Just like with phone scams, do not provide your information directly. Unless you are expecting an email for a password reset or a link you requested, if you receive an email with a link, don’t click on the link. Open a new browser window and go to the website you normally for that company. If a company needs you to update your info, change your password or provide any other information, it will be on there.
Connecting to the free public WIFI at Starbucks might be a convenient way to save on data charges but it can leave your data privacy vulnerable. Once you are connected to the network it may be possible for someone to access all of your information without you knowing.
And the same can be said for your home WIFI network if it is not password protected.
And speaking of passwords
One very important part of data privacy is keeping your information secure with a good password. Fortune magazine published an article listing the 25 worst (and most used) passwords of the year.
- 123456 (The reverse order was #26)
- Password (Add 1 to the end and you get #29 on the list)
- qwerty (
- 123456789 (more digits in a sequence does not make it better)
- iloveyou (sweet but ineffective)
- starwars (New to the list in 2117)
- dragon (game of thrones inspired?)
- trustno1 (including your password!)
If you use any of the passwords above, or a variation of them, STOP! Change your password immediately.
Yes, keeping track of all of your passwords can be seem daunting but using the same password for all of your accounts or using easy to guess passwords could be a disaster.
How do you create a more secure yet easy to remember password?
First let’s look at the don’ts which are obviously in play in the list above.
- Don’t use short passwords, they are easier to crack.
- Don’t use names or dictionary words, that’s a piece of cake for a hacker.
- Don’t use part of your user name or account number
- Don’t use sequential characters (1234, qwerty, abcd etc.)
- Don’t use repeating characters (111, aaaa)
Now for the Do’s.
- Use at least 8 characters
- Use lower and upper case letters, numbers and special characters.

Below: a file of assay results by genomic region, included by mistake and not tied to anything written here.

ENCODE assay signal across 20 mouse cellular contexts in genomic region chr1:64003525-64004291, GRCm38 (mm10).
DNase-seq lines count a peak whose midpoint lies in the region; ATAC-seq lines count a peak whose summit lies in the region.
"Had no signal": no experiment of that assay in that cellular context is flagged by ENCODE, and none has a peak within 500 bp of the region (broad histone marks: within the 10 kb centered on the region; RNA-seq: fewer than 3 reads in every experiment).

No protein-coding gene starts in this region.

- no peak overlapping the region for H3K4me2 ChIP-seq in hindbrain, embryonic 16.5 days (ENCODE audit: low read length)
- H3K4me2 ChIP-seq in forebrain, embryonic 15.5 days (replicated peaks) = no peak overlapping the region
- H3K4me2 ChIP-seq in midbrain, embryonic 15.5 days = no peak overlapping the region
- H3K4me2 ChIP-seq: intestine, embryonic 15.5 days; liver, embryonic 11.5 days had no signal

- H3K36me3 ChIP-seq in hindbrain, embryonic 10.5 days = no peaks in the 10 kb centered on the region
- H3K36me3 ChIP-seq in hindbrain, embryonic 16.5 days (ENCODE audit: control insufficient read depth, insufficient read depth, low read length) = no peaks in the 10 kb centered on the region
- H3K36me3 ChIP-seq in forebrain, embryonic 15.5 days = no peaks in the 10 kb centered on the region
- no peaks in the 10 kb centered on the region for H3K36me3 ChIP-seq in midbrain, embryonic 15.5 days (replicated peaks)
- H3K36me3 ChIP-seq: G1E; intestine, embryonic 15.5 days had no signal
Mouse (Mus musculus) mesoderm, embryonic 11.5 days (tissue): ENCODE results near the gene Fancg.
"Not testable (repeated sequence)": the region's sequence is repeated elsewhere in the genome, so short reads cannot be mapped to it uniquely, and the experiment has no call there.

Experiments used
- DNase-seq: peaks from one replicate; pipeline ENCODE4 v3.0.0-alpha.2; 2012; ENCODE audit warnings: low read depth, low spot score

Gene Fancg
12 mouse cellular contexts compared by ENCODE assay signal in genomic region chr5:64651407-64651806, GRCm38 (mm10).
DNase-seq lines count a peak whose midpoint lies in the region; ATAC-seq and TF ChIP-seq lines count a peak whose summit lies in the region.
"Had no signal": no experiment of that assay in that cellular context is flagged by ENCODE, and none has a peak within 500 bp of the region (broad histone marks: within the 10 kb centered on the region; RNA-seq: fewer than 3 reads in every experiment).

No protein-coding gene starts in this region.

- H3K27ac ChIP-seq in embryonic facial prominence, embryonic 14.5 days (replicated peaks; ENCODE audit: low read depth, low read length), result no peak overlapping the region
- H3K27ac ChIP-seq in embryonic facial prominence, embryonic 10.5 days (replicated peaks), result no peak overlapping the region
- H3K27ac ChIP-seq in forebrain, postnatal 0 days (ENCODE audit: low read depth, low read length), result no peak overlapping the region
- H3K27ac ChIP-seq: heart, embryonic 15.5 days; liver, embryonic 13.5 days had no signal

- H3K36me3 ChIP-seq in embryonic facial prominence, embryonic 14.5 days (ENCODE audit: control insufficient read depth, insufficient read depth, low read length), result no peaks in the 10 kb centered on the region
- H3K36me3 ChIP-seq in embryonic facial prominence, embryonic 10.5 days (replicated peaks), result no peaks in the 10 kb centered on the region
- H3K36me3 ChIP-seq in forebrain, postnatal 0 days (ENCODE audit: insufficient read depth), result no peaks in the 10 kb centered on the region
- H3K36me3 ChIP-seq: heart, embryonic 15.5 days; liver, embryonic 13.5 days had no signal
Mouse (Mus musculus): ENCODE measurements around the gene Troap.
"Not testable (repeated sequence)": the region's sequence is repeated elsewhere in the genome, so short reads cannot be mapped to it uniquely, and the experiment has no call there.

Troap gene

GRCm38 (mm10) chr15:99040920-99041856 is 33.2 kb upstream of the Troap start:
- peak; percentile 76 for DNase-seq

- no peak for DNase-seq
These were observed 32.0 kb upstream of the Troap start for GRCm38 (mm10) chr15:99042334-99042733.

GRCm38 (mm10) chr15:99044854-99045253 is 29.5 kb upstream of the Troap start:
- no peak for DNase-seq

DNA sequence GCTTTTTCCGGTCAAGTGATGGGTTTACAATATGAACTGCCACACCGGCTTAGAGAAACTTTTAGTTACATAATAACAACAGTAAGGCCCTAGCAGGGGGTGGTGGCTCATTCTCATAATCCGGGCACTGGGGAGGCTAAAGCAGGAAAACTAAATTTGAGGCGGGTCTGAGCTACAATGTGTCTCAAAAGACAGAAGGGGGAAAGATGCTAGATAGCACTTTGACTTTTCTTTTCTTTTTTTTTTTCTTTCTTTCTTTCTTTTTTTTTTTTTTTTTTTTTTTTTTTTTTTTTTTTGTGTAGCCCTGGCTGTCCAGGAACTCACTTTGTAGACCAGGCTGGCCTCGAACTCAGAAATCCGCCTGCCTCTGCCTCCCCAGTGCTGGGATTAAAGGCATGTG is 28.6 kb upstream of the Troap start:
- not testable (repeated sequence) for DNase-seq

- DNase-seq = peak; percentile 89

But how do you then remember the password?
Easy! Turn your favorite song lyric or saying into a password.
Let’s say that you are a Barry Manilow fan and your favorite song is Copacabana
Let’s take the first line of the lyrics: Her name was Lola, she was a showgirl (hopefully this song is not playing in your head on a loop like it is for me now!)
Your base password would be: Hnwlswas …. Now add a number and a character and voila! Your new password is Hnwl1swas!
Ok, but how do you then make sure you use different passwords for each account and still have it be easy to remember? Customize the password formula for the account type.
Add the first 3 letters of the site you are visiting to the password. For example. If you are logging into iTunes, you could use: Hnwl1swas!itu
To make it even more difficult for the hackers, pick a different line in the song or a different song for each account type. One for banks, one for shopping, one for computer access, etc.
Ensuring complete data privacy might not be a realistic goal but there are a lot of things that you can do to keep yourself safer. Now go change your easy to guess passwords, take those documents out of the trash and shred them and delete all suspicious emails!
If you have any questions on this topic or any other mortgage or real estate related topic, by all means reach out to me.